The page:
AMR Corp, parent company of American Airlines, filed for bankruptcy on Tuesday (November 29). In a statement sent to CapitolBeatOK, Oklahoma Governor Mary Fallin commented about the filing for Chapter 11 bankruptcy protection:
“As the largest private sector employer in Tulsa, American Airlines is an extremely important part of the Oklahoma community. The company has long and deeply rooted ties to the city and the state, both of which provide the kind of good business climate and educated aerospace workforce the industry requires.
“Despite the recent announcement, I’m confident that AA and Tulsa will continue their great relationship, and my office stands ready to help in any way it can.”
In her release, Fallin said she had spoken to American Airlines executives, expressing “both concern and optimism for the future.”
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The in-state co-sponsor of a dramatic proposal to phase out Oklahoma’s personal income tax over a decade said in a Tuesday afternoon (November 29) statement the plan would result in Oklahoma having the lowest overall tax burden in the lower 48.
Oklahoma would, if the plan unfolds, have the second lowest tax rate in America.
Michael Carnuccio, president of the Oklahoma Council of Public Affairs (OCPA) said, “It’s time for Oklahoma to take a bold step toward sustained prosperity.”
He continued, “Eliminating our personal income tax through a gradual phase-out is the kind of transformational change that will move us from having a better-than-average economic climate to being among the very best states in the nation to do business, create jobs, raise a family and retire.”
Oklahoma has in recent years performed better, economically, than most states. However, an OCPA release contended, “in terms of opportunity and growth, Oklahoma still lags behind most states that boast no personal income tax or have lower tax burdens.”
Jonathan Small, fiscal policy analyst at the pro-free market group in Oklahoma City, commented, “In the past decade, states without an individual income tax saw 10 times more job growth than the national average and over twice the job growth we experienced in Oklahoma.
“The reason is simple. In states with no income tax, employers have a stronger incentive to take risk, pursue profit and create jobs. When the free market is allowed to work, individuals are more likely to prosper.”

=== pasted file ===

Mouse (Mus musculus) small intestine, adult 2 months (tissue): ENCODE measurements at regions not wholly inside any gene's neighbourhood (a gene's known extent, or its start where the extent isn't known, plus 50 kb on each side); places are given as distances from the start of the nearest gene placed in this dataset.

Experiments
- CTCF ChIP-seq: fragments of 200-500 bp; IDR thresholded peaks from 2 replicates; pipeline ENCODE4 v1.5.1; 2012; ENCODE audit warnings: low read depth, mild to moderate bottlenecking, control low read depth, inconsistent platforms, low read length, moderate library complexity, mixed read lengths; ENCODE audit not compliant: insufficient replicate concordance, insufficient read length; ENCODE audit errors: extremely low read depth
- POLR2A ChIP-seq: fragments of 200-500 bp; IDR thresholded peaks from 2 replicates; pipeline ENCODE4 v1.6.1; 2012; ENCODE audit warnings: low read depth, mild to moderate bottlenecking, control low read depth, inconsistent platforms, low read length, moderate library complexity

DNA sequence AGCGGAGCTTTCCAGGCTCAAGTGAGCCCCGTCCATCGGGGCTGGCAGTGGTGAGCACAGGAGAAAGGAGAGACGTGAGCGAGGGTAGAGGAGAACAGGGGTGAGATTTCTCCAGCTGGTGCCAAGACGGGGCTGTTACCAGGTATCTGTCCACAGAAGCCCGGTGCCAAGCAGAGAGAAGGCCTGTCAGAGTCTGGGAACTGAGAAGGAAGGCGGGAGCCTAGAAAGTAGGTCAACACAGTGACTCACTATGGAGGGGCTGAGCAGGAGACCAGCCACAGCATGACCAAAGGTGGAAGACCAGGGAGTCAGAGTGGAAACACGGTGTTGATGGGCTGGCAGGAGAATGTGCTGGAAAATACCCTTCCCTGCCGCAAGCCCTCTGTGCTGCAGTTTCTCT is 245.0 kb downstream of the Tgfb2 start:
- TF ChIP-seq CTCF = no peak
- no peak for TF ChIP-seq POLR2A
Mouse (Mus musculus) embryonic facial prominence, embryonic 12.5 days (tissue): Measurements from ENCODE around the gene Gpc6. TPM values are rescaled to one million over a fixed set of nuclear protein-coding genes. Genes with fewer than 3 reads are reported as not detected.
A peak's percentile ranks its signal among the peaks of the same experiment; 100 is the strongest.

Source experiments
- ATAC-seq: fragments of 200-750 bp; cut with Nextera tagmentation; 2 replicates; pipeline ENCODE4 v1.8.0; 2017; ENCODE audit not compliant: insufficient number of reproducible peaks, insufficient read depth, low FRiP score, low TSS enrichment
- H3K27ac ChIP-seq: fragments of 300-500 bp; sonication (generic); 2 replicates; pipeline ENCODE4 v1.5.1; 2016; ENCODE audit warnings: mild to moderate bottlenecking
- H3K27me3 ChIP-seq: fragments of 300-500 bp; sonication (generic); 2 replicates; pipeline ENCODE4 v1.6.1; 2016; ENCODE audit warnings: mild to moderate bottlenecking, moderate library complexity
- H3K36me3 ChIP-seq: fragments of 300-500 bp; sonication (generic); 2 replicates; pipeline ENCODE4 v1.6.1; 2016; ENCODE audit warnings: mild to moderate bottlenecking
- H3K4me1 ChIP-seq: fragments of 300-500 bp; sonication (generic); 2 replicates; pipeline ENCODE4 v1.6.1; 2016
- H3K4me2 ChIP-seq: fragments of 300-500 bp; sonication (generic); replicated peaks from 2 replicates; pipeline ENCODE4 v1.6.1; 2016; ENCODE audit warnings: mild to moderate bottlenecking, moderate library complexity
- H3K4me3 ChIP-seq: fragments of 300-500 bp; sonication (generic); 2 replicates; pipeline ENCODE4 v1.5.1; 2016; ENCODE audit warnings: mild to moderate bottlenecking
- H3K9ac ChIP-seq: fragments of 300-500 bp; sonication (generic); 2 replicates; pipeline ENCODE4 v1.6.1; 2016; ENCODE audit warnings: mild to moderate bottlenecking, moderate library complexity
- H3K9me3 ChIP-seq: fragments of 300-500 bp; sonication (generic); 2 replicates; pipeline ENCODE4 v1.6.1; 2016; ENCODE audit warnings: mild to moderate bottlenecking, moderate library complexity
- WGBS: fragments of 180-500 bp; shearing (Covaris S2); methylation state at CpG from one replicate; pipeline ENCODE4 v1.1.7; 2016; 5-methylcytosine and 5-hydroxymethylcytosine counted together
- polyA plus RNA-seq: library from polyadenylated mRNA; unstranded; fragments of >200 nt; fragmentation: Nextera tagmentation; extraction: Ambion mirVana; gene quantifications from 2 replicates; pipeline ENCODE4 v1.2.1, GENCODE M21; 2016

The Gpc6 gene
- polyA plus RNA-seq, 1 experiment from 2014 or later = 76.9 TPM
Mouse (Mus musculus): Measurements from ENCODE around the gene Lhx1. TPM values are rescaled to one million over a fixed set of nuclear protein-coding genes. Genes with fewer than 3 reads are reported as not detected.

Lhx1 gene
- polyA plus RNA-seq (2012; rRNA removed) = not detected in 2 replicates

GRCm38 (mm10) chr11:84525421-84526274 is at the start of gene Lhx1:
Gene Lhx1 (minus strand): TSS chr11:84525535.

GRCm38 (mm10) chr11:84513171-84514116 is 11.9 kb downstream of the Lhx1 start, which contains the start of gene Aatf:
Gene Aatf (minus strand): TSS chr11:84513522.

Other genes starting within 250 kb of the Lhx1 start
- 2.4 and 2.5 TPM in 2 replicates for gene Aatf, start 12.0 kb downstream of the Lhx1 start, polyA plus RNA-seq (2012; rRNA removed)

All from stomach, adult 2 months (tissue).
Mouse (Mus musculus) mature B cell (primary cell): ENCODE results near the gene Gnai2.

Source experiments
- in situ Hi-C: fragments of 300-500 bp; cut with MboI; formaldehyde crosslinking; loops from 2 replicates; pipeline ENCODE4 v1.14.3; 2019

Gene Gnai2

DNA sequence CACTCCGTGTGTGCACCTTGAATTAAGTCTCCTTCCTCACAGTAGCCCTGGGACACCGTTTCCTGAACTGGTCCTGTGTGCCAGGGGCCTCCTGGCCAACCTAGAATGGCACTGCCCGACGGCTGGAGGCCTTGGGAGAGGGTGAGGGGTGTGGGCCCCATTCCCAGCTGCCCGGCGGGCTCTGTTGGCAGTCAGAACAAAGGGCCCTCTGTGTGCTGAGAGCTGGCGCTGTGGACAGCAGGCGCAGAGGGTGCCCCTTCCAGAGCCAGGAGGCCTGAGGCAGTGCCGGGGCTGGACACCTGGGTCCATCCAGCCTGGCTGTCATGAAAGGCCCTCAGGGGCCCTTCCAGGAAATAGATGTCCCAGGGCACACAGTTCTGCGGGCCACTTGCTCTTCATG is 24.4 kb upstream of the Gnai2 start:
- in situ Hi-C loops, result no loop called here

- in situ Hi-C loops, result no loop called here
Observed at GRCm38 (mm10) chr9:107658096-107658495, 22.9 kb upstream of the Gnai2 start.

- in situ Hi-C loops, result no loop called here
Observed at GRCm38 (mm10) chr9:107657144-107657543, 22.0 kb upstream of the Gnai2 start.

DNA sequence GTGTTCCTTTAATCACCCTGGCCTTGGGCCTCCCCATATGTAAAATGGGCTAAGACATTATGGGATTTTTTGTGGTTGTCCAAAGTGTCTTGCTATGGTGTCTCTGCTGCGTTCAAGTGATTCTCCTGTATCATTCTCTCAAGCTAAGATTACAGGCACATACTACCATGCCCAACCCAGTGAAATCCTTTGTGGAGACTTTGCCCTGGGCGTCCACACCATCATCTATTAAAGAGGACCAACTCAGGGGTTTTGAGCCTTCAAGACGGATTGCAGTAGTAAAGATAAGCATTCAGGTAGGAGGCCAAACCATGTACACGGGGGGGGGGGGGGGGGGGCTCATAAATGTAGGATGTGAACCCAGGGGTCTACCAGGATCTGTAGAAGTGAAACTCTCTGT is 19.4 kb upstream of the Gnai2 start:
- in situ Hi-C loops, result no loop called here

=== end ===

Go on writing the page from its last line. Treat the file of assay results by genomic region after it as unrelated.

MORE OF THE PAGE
The OCPA report was produced with the help of Arduin, Laffer and Moore Econometrics (ALME), and was the subject of a speech by Dr. Arthur Laffer on Tuesday at the 55th annual joint meeting of Oklahoma City’s leading civic groups: Kiwanis, Rotary and Lions.
The OCPA-ALME analysis specifically challenged contentions that elimination of the state income tax would require slashing government-financed services, or force tax increases in other categories or even forms of taxation.
The decade-long phase-in, a release from OCPA sent to CapitolBeatOK stressed, gives Oklahoma policymakers “ample time to adjust, meaning only relatively minimal reductions in non-core areas of state spending would be necessary.”
Carnuccio reflected, “Oklahoma does not need to raise taxes to cut taxes. With hundreds of millions of dollars in waste, inefficiency, and non-core spending in state government, there is plenty of revenue to fund education, transportation, public safety and a safety net for the truly needy while returning tax dollars to the many Oklahoma families struggling to make ends meet.”
The study says the average state family of four would save $1,300 a year after phase out of the unpopular levy, while the average individual taxpayer would save around $1000 annually.
Canuccio also pointed to results of a September statewide survey finding that two-thirds of likely voters would prefer lower taxes, even if that meant fewer government-provided services. The OCPA president reflected, “Oklahomans get it. They understand we can’t nickel-and-dime our way to prosperity as a state. They also work hard for their paycheck each month and know they could spend the bulk of that money better than a government bureaucrat.
“Combine Oklahoma’s low cost of living with the lowest tax burden in the continental United States, and you have a recipe for the best economic environment in the country. Not just better, the best.”
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The Task Force on State Tax Credits and Economic Incentives will hold a meeting today (Wednesday, November 30) focused on its final report and proposed criteria for evaluation of tax credits.
The session begins at 10 a.m. in the chamber of the House of Representatives, fourth floor of the state Capitol in Oklahoma City.
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Oklahoma Commissioner of Labor Mark Costello has opposed proposed new U.S. Labor Department rules regarding child farm workers, calling the possible changes a “frontal attack on the rural family, farm life, and the family farm or ranch as a small business operation.”
Costello said the new rules would bar teens “from riding on a tractor, herding and branding cattle, and grandparents are barred from having their grandchildren work on the family farm.” Costello observed that President Barack Obama chided rural Americans “who cling to guns or religion.”
In a letter to U.S. Secretary of Labor Hilda Solis circulated to reporters on Tuesday, Commissioner Costello said, “This absurdity will destroy agricultural jobs, hurt American agricultural competitiveness, and damage the cultural integrity of the rural family.” He assailed the proposed rules as an attempt to “criminalize traditional family farm life.” He called on the federal agency to stop implementing “flawed nanny state rules.”